Raising Standards

Where it Began
In 1944, Schiltz matriarch, Kathryn, found five goose eggs and gave
them to her husband Marlin. He hatched two goslings and grew them
to 12 lbs., selling them for 12¢ a pound. That started the Schiltz family
in the goose business. In the late 1950’s, Marlin teamed with two
renowned poultry geneticists to develop superior breeds of geese for
what we know as a traditional Christmas Goose.

Marlin grew up during the Great Depression, so continually striving
to make a better product has been passed to each generation and is
ever-present. Our geese are raised and processed with the utmost care,
so the end-product is a holiday centerpiece or savory dish created with
goose that our customers can be proud of.

Marlin with GoslingsMarlin with Geese
                                                 Marlin Schiltz

Raising Em’ Right
Each year in January, breeders that are selected and kept for the next
year are moved to their permanent residence at our farm in North
Dakota, where they have pens in buildings with large outside lots. Each
goose has approximately 7 sq. ft. of inside space and around 120 sq. ft. of
outside space. Our geese are happy to come and go inside and outside
as often as they wish, day and night.

In March, the geese begin laying eggs in the buildings where their
feed and water are provided. When they begin nesting, we provide the
materials for them and they build their own nests. The geese enjoy
building the nests and are very particular about where and how they
want them arranged. Nest building is quite an activity to watch, as
they’re very intricate in how their perfect nest should be built.

Once eggs are laid, our employees gather them in baskets lined with
bubble pack to protect the shells and a warm cloth to keep them from
getting unduly chilled. The eggs are then washed, disinfected and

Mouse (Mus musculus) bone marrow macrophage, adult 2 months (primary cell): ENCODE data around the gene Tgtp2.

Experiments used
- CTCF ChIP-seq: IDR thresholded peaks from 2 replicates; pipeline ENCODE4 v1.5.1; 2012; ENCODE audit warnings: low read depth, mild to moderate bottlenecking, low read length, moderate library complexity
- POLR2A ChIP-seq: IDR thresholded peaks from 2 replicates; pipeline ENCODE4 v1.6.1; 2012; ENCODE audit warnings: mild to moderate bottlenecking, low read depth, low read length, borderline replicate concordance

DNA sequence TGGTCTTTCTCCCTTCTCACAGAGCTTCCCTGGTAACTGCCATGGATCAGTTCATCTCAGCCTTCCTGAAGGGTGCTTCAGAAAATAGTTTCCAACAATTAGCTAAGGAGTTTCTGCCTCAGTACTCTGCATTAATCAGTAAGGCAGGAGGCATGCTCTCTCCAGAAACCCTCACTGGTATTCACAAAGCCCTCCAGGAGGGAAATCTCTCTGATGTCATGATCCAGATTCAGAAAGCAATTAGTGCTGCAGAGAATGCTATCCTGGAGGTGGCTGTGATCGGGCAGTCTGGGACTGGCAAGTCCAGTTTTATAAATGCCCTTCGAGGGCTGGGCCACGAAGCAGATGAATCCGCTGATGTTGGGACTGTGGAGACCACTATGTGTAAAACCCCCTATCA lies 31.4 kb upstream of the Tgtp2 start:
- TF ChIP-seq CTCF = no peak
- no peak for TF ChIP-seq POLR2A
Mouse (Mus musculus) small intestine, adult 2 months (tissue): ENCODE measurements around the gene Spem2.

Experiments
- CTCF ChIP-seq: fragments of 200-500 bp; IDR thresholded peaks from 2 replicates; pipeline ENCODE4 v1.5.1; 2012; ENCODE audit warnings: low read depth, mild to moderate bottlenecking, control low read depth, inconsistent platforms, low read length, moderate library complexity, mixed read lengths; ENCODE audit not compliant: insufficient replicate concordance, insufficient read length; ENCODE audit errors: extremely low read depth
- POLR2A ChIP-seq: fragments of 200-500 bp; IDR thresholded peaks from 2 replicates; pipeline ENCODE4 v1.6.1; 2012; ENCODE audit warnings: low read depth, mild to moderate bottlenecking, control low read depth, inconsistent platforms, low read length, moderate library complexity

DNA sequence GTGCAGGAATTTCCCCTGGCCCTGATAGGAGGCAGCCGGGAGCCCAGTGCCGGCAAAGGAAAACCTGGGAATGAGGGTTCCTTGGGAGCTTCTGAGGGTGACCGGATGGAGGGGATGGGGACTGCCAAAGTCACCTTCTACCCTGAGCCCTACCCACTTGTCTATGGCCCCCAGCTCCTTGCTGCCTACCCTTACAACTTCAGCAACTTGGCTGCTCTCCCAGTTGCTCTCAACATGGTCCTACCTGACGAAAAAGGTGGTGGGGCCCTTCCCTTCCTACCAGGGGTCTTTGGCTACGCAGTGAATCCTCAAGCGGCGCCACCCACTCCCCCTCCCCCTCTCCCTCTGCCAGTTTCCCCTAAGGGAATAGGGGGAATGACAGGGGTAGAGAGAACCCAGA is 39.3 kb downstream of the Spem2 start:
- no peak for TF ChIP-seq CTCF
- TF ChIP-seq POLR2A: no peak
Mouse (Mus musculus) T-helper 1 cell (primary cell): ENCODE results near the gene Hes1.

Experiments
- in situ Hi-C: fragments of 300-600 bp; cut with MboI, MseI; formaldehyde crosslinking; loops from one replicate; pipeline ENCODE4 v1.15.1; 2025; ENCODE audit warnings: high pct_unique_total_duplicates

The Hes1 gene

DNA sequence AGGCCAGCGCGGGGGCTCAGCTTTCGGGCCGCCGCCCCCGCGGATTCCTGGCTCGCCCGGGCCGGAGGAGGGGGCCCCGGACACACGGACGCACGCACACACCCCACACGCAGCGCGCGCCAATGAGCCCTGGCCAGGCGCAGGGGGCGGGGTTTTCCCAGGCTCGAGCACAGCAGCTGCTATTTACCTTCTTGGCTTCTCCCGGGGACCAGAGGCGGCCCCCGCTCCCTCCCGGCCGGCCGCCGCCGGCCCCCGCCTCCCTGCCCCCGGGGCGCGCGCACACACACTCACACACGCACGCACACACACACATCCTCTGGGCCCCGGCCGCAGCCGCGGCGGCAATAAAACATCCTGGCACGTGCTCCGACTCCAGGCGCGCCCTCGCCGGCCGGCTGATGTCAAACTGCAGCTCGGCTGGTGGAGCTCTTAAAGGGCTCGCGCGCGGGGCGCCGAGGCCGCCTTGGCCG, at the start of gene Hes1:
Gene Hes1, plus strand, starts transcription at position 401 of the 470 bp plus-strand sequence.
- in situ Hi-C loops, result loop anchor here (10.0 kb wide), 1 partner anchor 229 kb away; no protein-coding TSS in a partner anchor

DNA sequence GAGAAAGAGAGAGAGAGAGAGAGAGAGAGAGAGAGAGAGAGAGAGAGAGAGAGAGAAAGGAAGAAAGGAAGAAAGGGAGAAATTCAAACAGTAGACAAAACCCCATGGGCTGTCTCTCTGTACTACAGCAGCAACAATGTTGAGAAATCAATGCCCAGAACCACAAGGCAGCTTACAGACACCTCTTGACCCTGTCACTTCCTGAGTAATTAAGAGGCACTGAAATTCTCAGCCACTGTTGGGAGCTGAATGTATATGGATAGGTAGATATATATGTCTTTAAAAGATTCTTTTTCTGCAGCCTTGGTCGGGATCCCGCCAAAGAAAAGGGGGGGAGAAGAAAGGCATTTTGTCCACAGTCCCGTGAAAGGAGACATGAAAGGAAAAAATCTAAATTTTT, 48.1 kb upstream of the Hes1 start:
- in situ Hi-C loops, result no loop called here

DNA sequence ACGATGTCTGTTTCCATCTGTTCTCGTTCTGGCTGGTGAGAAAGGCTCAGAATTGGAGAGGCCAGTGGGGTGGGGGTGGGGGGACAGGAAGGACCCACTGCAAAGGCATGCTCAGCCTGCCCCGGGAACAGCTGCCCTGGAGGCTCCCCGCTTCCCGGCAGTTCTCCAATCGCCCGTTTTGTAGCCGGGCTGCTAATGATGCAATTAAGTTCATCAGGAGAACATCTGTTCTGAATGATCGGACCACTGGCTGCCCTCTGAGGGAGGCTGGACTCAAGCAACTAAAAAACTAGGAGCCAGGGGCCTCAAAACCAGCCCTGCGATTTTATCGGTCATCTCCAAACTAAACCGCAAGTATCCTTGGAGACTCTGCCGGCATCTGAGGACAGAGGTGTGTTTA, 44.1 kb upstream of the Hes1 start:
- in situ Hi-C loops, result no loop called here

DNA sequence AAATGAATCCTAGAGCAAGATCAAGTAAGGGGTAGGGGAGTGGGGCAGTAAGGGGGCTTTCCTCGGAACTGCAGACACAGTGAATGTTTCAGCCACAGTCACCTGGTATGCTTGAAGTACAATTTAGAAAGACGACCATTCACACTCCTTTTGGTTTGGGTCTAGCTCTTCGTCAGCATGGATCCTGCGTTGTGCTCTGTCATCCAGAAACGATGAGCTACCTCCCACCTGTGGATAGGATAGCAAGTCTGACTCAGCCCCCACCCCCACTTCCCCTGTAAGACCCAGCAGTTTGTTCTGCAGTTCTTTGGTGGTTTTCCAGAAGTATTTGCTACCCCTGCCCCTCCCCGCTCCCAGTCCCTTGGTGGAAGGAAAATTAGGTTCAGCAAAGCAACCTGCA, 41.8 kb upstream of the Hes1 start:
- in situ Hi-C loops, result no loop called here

placed in a temperature and humidity controlled environment to await
incubation. Every other day, the eggs are transported to South Dakota
in a temperature controlled van, and are put into incubators within 10
days of being laid, which gives them the best chance of hatching. After
27 days they’re transferred to a hatcher (higher humidity and different
trays) where they will hatch after 4 more days (31 days total).

Once hatched, the goslings are placed in a van and taken to their new
home on a farm two miles away. Their new home is an insulated barn
with feed, water and grit (grit is needed by the gizzard for grinding
the feed to the goslings’ desired texture). The barn is kept at
a temperature where the goslings are comfortable and happy

The goslings stay indoors for the first 12 days, as weather changes
in South Dakota can be quite severe., and it’s difficult to move them
inside if a storm approaches quickly. On approximately their 12th
day of life, if it is not raining, they are provided an area outside of
around the same size as their inside space. On approximately the
25th day, the goslings are given a much larger outside area and the
choice of being inside or outside on pretty much any day. There
is feed and water both inside and outside so the goslings can be
wherever they wish. Each morning, we gently herd them all outside
(unless it’s raining) to ensure they get some fresh air and sunshine.
If the day gets too warm, we open the doors so they can again have
the choice of inside or outside. We also start giving them fresh cut
alfalfa greens at this age.

By the time the goslings are eight weeks old, they have become
young geese. At this point, they have all their feathers and can
handle any summertime weather (without full feather cover they
can get sunstroke, sunburned or become dehydrated). At this time
they are moved to large open ranges which allow them approx. 120
sq. ft. per bird. These pens are planted in greens each year for the
geese and in addition we bring daily cut greens (usually alfalfa) for
the geese to eat as well as corn based feed.

Throughout their life on the farm, the geese receive feed that is
prepared with the help of a professional nutritionist. He ensures
that all feed is appropriate for the geese during the different stages
of their lives. Dietary changes are made as the birds’ nutritional
needs evolve. The diet consists mainly of corn and soybeans mixed
with vitamins and minerals along with the greens they enjoy so

While the young geese are on range, the potential breeders are
separated and evaluated to see if they posses the attributes that will
improve the overall quality of the flock. If they do, they eventually
will be kept with the older breeders, who spend the summer doing
goose things in a large pasture with many trees.

At approximately 18-20 weeks of age the birds going to market are
gently herded into a livestock trailer and brought two miles, where
they walk off the trailer and into the processing facility.

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